Munk has been lugging specially designed wind tunnels into the Amazonian rain forest since 2007. With these vertical wind tunnels, researchers have been able to capture, on video, the exact movements that allow the ants to control their glides.
The key to directed aerial descent is in the back legs and rear end. C. atratus stretches its legs out, raises them and then lowers its "gaster," the posterior body segment - i.e., the butt. Voila! The ant has just become an aerodynamic, perfectly controlled backward-glider.
"It's fairly similar to what human skydivers do; the principles are similar," Munk said. "It creates a mini parachute out of your own body, heavy parts low, and light parts high."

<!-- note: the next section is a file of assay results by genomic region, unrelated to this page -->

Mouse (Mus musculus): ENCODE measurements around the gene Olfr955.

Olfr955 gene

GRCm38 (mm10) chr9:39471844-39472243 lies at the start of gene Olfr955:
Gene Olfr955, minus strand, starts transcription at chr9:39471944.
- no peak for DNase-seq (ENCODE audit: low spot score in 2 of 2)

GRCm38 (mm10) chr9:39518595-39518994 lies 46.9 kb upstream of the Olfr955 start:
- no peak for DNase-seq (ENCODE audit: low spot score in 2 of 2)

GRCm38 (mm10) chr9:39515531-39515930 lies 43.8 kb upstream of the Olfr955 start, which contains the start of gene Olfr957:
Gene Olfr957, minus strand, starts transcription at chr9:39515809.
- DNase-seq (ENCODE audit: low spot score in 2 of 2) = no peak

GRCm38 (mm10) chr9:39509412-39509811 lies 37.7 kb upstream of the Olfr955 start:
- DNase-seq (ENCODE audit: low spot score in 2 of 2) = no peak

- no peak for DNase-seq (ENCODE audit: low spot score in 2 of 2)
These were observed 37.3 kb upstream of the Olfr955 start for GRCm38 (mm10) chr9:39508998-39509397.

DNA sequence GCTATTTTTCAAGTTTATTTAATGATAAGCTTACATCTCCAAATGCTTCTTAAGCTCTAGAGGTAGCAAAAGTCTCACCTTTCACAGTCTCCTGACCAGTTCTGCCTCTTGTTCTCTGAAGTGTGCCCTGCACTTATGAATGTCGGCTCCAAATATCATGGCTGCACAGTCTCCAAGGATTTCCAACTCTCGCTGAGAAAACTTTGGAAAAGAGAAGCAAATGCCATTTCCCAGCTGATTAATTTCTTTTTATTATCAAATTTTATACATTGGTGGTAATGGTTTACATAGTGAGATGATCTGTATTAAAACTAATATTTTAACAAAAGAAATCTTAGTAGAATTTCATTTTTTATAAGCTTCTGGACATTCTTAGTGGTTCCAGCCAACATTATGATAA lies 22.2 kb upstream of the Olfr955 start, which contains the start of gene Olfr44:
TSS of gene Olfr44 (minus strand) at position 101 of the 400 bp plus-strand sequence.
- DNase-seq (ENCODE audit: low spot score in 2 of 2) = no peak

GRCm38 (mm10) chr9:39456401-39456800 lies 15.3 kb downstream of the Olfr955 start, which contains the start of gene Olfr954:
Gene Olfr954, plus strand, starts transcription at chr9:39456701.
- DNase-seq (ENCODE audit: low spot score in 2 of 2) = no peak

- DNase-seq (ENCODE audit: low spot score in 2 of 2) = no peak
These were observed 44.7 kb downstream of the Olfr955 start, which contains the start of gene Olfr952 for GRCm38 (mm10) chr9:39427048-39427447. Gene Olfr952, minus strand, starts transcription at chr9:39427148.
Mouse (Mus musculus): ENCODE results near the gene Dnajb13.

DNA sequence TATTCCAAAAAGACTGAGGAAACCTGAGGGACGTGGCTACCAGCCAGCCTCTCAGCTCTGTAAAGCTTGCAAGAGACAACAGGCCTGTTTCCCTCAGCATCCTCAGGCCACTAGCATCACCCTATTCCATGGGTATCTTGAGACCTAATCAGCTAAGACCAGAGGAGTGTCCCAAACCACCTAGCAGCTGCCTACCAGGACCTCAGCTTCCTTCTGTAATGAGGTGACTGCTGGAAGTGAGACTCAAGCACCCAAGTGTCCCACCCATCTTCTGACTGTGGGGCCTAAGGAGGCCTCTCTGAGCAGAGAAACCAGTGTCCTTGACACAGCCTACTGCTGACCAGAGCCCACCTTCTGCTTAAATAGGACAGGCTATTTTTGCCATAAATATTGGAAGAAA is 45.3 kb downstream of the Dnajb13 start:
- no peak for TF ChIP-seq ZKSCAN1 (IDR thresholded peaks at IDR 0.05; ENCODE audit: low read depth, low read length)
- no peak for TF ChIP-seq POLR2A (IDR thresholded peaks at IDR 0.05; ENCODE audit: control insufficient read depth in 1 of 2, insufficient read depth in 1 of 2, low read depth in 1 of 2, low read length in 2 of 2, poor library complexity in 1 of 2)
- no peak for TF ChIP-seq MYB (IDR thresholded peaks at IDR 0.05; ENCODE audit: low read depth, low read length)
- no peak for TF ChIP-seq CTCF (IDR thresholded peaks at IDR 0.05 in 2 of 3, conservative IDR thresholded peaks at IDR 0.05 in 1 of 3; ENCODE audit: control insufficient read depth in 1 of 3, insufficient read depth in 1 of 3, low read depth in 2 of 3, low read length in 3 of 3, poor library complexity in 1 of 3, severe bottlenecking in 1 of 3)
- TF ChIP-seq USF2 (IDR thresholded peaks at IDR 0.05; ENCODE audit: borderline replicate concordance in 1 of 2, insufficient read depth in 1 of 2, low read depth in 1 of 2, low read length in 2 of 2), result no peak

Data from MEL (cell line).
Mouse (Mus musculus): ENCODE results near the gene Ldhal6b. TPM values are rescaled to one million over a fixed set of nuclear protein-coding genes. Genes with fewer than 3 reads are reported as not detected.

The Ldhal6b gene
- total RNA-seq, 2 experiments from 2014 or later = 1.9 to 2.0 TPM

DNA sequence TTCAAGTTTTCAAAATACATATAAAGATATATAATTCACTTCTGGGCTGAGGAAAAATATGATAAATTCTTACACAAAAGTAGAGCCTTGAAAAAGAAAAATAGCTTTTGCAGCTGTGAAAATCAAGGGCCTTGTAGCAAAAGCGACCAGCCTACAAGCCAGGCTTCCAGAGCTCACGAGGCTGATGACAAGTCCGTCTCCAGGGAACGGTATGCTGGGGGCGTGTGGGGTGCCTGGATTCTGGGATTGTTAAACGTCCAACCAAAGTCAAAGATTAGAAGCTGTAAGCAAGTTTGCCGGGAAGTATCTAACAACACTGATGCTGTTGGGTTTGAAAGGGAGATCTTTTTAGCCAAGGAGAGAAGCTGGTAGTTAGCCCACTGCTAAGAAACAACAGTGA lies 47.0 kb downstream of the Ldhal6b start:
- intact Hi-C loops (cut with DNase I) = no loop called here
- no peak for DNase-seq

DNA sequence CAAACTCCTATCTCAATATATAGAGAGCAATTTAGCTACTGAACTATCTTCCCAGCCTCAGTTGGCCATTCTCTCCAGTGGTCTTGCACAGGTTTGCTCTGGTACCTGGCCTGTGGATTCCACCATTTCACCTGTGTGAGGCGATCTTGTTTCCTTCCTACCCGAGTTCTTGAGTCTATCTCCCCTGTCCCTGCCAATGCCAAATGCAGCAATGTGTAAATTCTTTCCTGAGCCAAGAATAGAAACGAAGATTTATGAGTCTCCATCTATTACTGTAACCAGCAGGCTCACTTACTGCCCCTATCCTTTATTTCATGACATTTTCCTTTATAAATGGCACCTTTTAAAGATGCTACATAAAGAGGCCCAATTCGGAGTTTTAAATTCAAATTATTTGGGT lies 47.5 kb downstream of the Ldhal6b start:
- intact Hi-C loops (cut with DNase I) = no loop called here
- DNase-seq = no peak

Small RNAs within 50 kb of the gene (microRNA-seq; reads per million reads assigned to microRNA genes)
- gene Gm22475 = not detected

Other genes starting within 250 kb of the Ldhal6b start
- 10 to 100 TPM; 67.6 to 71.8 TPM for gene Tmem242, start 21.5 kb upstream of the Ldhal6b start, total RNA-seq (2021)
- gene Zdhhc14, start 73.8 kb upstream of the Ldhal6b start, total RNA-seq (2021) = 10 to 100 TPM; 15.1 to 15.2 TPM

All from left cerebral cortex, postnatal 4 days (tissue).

But how do these ants see where they're going? As it happens, directed aerial descent is only possible in daylight, and so far, research suggests that C. atratus is attracted to light-colored vertical objects. According to Munk this makes sense, given that many of the trees in the Amazon rain forest have trunks covered in white lichens.